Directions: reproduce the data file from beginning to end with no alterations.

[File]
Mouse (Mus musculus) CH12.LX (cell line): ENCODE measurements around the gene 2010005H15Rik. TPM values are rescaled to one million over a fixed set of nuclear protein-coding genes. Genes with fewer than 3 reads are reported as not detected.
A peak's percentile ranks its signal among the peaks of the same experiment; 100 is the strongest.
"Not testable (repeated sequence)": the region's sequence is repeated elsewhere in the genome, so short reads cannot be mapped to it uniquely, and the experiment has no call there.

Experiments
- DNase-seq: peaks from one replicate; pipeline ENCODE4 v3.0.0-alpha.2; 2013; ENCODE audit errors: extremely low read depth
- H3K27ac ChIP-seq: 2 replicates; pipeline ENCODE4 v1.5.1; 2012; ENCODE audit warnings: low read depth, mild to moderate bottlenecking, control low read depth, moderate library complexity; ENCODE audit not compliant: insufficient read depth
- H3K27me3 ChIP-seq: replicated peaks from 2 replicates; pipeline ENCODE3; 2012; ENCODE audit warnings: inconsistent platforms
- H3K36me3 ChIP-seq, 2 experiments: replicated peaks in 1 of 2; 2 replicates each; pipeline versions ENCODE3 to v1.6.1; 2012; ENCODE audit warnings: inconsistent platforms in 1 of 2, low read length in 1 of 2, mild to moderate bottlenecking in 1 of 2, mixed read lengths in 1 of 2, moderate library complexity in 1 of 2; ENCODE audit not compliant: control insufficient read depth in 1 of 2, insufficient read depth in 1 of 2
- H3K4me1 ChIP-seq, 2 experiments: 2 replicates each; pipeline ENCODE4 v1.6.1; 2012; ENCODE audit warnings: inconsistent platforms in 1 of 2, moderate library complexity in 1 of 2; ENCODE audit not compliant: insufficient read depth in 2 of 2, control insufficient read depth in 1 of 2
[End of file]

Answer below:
Mouse (Mus musculus) CH12.LX (cell line): ENCODE measurements around the gene 2010005H15Rik. TPM values are rescaled to one million over a fixed set of nuclear protein-coding genes. Genes with fewer than 3 reads are reported as not detected.
A peak's percentile ranks its signal among the peaks of the same experiment; 100 is the strongest.
"Not testable (repeated sequence)": the region's sequence is repeated elsewhere in the genome, so short reads cannot be mapped to it uniquely, and the experiment has no call there.

Experiments
- DNase-seq: peaks from one replicate; pipeline ENCODE4 v3.0.0-alpha.2; 2013; ENCODE audit errors: extremely low read depth
- H3K27ac ChIP-seq: 2 replicates; pipeline ENCODE4 v1.5.1; 2012; ENCODE audit warnings: low read depth, mild to moderate bottlenecking, control low read depth, moderate library complexity; ENCODE audit not compliant: insufficient read depth
- H3K27me3 ChIP-seq: replicated peaks from 2 replicates; pipeline ENCODE3; 2012; ENCODE audit warnings: inconsistent platforms
- H3K36me3 ChIP-seq, 2 experiments: replicated peaks in 1 of 2; 2 replicates each; pipeline versions ENCODE3 to v1.6.1; 2012; ENCODE audit warnings: inconsistent platforms in 1 of 2, low read length in 1 of 2, mild to moderate bottlenecking in 1 of 2, mixed read lengths in 1 of 2, moderate library complexity in 1 of 2; ENCODE audit not compliant: control insufficient read depth in 1 of 2, insufficient read depth in 1 of 2
- H3K4me1 ChIP-seq, 2 experiments: 2 replicates each; pipeline ENCODE4 v1.6.1; 2012; ENCODE audit warnings: inconsistent platforms in 1 of 2, moderate library complexity in 1 of 2; ENCODE audit not compliant: insufficient read depth in 2 of 2, control insufficient read depth in 1 of 2